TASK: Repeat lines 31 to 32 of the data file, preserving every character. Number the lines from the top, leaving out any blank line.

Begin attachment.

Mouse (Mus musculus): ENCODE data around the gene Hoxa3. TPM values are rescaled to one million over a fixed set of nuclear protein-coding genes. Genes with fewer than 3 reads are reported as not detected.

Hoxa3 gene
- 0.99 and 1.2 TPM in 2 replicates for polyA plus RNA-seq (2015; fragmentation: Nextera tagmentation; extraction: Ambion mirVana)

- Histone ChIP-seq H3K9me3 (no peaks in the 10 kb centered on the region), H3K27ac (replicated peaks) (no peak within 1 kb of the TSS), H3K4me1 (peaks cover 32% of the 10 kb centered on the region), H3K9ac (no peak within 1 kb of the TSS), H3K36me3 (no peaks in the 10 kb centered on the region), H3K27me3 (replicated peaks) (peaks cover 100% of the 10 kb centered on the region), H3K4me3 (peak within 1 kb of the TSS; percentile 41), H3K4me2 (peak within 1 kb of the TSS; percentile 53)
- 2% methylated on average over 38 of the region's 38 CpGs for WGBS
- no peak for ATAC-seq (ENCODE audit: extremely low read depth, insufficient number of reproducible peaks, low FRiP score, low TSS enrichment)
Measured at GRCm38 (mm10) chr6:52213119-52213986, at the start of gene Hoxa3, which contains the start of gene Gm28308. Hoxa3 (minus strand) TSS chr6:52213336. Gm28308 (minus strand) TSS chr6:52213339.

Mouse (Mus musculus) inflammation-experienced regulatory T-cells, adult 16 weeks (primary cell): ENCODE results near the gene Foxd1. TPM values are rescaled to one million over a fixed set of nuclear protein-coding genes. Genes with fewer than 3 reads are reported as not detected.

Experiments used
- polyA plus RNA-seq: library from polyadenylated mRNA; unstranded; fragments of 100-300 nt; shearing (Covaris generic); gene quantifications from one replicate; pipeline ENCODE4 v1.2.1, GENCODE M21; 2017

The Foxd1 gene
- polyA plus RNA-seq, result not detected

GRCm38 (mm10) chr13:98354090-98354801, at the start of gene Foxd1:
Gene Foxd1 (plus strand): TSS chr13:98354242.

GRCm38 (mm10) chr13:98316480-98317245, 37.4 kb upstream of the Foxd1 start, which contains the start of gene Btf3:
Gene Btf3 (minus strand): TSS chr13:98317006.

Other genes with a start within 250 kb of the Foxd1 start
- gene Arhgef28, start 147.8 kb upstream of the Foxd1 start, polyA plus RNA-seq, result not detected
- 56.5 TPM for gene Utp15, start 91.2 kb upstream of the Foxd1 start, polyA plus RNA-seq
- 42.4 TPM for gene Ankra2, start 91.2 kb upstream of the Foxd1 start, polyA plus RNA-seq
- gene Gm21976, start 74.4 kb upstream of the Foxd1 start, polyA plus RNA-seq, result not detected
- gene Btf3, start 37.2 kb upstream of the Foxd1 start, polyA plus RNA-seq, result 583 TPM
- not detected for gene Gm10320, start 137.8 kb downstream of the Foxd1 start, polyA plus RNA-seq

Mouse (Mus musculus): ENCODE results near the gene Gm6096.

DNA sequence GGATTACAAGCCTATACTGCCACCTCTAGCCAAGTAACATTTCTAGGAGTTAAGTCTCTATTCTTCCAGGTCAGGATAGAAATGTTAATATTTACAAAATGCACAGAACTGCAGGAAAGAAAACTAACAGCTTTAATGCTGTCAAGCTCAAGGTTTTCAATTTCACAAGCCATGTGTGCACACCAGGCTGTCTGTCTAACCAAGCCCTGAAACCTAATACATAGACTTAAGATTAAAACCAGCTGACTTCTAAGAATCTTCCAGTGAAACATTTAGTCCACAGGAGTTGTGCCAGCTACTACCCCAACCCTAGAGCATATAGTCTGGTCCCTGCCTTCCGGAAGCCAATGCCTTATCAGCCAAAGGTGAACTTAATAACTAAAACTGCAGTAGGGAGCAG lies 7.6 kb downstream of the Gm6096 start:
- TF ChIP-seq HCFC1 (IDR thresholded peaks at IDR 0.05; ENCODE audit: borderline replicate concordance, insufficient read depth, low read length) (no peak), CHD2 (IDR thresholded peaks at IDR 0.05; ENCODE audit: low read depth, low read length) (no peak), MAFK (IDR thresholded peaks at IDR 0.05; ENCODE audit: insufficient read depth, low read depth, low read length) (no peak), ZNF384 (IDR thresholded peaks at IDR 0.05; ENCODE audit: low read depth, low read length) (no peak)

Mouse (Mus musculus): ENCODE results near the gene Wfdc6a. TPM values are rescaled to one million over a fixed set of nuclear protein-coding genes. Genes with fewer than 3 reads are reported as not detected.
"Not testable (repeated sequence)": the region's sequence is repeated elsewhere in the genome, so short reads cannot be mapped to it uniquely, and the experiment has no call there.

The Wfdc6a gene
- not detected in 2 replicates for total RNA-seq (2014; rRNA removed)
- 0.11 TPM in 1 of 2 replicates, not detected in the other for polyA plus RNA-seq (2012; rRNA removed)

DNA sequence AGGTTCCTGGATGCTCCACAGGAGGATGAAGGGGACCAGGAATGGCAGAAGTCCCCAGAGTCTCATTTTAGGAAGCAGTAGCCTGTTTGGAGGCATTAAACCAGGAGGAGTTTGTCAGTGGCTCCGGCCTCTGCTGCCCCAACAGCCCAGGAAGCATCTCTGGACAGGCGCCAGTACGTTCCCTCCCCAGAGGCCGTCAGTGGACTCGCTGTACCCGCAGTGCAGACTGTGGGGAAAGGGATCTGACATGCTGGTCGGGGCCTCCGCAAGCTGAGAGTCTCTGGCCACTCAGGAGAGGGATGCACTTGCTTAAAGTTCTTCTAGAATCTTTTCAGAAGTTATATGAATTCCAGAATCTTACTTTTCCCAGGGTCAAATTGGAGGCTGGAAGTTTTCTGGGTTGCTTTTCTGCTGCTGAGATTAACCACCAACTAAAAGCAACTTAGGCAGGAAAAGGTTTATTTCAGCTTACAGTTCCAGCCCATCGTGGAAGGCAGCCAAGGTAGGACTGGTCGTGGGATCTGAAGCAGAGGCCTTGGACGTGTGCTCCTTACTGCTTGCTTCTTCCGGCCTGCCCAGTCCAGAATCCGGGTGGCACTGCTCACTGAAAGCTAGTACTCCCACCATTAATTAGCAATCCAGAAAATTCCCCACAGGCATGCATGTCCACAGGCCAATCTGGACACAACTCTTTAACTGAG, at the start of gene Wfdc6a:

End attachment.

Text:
- 0.11 TPM in 1 of 2 replicates, not detected in the other for polyA plus RNA-seq (2012; rRNA removed)

DNA sequence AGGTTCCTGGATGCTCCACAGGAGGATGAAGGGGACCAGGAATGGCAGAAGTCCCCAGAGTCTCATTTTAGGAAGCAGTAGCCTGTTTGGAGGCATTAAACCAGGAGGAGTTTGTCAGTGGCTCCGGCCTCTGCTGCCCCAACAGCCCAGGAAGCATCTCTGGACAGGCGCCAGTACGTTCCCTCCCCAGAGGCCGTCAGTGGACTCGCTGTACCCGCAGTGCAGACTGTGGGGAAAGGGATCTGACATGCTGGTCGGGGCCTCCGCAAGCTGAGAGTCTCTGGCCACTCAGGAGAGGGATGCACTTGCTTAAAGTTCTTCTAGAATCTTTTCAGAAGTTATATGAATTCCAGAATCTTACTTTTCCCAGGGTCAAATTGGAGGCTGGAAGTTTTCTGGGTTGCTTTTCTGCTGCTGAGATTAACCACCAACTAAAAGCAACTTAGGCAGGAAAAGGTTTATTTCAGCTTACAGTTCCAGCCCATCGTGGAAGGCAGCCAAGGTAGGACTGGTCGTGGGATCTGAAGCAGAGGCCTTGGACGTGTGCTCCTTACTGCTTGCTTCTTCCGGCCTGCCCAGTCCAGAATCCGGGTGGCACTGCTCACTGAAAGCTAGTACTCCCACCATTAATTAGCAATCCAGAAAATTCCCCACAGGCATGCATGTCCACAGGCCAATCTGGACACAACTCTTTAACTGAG, at the start of gene Wfdc6a: